President & CEO
"Righteousness exalts a nation. Hate just makes people miserable." Fannie Lou Hamer
Rayna Malik Walters,JD is a 3rd grade teacher committed to filling places and spaces with the histories of people of color. Rayna came to teaching after more than a decade of helping to run a family business. A proud NHPS graduate, she earned degrees from Southern CT University (B.Sc. Sociology) and the University of Connecticut School of Law (Juris Doctor). Rayna has worked for the City of New Haven’s Board of Aldermen and as Deputy Director of the City of New Haven’s Office of Substance Abuse Policy and Prevention. She really believes in the power of love.
Vice President & COO
Kurt Zimmermann has an M.Ed. from the University of Connecticut in Cognition Instruction and Learning Technology. An education major at his Jesuit college, he has dedicated himself to service. Kurt has taught in the inner city for the last eight years serving a population of mostly BIPOC. In these years, he has seen great need inside of the classroom and feels called to serve these needs, specifically, the need for a curriculum that acknowledges and celebrates people of color. Kurt’s technological background makes him strive to bring innovative learning to the children. He believes that integrating the technological experience inside of the classroom is a wonderful way to expose children of color to a complete historical depiction of humanity that involves and celebrates all people. He knows that through this service black and brown children will be esteemed and have many opportunities to build their confidence.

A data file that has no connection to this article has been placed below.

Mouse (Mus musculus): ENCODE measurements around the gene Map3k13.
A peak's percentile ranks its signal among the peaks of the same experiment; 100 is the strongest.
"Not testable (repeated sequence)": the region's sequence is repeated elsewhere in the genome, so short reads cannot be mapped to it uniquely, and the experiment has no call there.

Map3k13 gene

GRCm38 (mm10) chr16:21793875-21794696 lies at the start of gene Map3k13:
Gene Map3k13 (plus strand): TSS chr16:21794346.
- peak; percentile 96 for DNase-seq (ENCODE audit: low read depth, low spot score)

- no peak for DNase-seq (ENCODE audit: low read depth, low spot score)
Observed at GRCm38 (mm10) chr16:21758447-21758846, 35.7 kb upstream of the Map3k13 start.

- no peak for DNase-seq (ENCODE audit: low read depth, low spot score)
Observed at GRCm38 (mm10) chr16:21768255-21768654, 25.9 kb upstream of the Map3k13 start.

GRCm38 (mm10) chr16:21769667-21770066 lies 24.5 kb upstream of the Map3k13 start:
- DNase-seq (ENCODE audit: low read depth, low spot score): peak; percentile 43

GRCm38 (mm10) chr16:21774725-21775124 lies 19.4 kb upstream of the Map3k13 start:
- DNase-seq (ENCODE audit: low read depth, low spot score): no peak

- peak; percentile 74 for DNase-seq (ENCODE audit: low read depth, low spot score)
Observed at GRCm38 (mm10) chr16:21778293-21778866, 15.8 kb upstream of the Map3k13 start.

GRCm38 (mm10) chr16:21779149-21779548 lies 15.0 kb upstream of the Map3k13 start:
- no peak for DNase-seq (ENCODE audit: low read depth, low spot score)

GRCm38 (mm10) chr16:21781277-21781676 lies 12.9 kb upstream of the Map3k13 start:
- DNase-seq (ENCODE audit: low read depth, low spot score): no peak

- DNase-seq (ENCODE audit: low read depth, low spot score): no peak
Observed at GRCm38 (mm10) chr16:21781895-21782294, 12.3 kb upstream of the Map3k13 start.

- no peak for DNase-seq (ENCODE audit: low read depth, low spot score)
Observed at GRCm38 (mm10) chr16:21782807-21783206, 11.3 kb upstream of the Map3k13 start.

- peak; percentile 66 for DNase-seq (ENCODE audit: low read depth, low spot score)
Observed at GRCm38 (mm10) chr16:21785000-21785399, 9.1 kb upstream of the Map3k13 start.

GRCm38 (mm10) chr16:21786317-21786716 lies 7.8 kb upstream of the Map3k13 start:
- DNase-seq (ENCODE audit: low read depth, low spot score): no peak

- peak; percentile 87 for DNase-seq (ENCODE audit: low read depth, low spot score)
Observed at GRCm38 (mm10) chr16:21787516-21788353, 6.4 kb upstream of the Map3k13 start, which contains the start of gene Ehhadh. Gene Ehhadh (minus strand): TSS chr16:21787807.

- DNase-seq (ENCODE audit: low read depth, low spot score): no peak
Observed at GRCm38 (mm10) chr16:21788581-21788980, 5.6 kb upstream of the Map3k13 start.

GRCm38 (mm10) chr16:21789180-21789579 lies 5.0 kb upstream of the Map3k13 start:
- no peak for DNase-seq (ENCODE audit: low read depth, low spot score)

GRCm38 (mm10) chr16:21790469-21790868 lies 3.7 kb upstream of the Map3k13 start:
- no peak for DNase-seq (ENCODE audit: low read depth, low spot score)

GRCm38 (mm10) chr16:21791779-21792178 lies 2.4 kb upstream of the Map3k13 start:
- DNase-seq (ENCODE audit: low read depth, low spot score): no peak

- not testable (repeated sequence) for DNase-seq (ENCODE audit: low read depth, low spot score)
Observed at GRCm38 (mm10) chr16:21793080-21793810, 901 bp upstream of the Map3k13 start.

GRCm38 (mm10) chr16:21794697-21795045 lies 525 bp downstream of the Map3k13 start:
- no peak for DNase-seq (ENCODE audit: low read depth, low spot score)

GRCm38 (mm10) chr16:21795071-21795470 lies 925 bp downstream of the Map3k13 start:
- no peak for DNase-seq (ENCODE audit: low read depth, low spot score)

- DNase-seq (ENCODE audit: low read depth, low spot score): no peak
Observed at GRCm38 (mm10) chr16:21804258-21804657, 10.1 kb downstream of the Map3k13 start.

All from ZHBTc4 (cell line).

Garrett Griffin Jr.
Treasurer & CFO
Garrett Griffin, Jr. is an alum of North Carolina A&T, a historically black university (HBCU) with a degree in Accounting. Teaching is a calling that Garrett entered after years of service as an Accountant with The State of Connecticut’s Department of Labor. His volunteer work as the Executive Director of Granville where he developed and successfully sought funding for afterschool programs that served BIPOC teens from Waterbury, ignited a spark within him that led him inside of the classroom. As an HBCU alum, he was taken aback by the lack of black and brown people on the walls and in the pages of the books from which he taught. His college years instilled in him a sense of historical pride that he envisions being readily available inside of every classroom so that black and brown children can feel cultural and historical pride and esteem. Garrett knows first hand the benefits of being taught black history and cultural pride. It is his desire to bring historical events and people that are relevant to black and brown children so that they can see the heights that they can achieve.